We realize that there are some challenges with the online application, and it is not currently designed for the way you work. We are working to resolve those issues. For now, fill it out the best that you can.

If you do apply, to help speed the process for determining your eligibility and potential benefit amount, please be prepared to gather your payment records from the last year to provide to the claims staff. This process may take some time, but we are doing everything we can to increase efficiency and hire more staff.

My existing unemployment claim has been impacted by COVID-19

Q.  How am I supposed to meet deadlines related to my existing unemployment claim if I am in isolation or quarantine as a result of COVID-19?
Under the emergency rules we put into place as a result of COVID-19, we are providing more leniency for many UI deadlines, such as deadlines for training programs. Submit your documents as soon as you are able and provide as much information as you can. Progress reports for training programs can be submitted with whatever information you have available. For example, if your school has closed, return your paperwork and tell us.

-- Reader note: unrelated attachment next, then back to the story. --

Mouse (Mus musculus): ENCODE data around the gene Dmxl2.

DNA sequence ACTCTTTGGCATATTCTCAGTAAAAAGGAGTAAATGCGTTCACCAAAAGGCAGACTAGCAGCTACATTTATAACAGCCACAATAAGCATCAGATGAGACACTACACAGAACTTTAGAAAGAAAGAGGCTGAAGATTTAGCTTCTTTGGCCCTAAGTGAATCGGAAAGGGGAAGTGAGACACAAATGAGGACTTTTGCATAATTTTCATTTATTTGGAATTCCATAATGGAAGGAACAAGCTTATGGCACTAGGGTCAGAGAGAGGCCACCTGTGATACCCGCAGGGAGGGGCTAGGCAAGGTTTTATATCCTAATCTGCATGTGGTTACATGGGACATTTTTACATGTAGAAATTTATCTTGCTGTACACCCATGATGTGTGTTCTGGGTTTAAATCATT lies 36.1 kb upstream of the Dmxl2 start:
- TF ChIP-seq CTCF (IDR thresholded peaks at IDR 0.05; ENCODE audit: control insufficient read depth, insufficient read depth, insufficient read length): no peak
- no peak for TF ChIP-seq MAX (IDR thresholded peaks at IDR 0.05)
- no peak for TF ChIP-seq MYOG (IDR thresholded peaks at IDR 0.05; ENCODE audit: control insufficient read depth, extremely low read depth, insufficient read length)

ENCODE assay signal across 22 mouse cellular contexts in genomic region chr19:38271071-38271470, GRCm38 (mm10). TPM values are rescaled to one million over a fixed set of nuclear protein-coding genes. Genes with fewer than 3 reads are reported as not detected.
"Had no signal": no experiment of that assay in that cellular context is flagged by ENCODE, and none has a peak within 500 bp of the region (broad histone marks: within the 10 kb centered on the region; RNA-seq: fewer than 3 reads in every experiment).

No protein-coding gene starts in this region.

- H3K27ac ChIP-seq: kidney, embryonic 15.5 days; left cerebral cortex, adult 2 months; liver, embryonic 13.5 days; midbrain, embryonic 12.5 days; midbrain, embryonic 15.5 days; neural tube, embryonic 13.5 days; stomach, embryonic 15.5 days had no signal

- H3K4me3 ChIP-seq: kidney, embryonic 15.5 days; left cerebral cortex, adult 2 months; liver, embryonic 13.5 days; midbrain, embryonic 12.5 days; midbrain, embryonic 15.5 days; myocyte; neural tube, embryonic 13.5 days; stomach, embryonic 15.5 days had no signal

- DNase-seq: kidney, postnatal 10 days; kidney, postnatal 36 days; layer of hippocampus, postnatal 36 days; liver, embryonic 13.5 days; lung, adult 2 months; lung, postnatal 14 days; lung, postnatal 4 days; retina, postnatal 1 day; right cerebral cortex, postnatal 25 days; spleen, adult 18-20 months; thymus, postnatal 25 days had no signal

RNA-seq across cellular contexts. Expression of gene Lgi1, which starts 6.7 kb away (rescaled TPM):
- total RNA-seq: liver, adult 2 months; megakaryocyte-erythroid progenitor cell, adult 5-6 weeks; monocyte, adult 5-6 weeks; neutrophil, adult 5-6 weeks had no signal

Q. How long do I need to wait to be eligible for unemployment benefits?
In response to the COVID-19 outbreak, Governor Inslee has waived the one-week waiting period for unemployment benefits. This means you can be eligible for UI benefits the first week of your claim. Once we determine your eligibility, we process and issue payments within a few weeks of receiving a claim. The average unemployment claim is approved with no issues and benefits become available shortly after you file your weekly claim. Other claims require more research to reach a decision on whether you’ll receive benefits and could take a little longer. Continue to file weekly claims during this time.

Q.  What if I’ve been collecting unemployment benefits and either myself or a family member gets sick with COVID-19 and I must care for them, what options do I have for benefits?
 If you have been receiving unemployment benefits and are now sick with COVID-19, or need to take care of a loved one who is sick with COVID-19, you may not be considered able and available for work. You can apply for benefits with Paid Family and Medical Leave. You cannot receive both unemployment benefits and PFML during the same week. You need to stop claiming unemployment benefits when you start receiving Paid Family and Medical Leave. Cancellation of your unemployment claim is not necessary. Please visit Paid Family and Medical Leave's website for more information. Eligibility decisions for both unemployment and PFML are made on a case-by-case basis.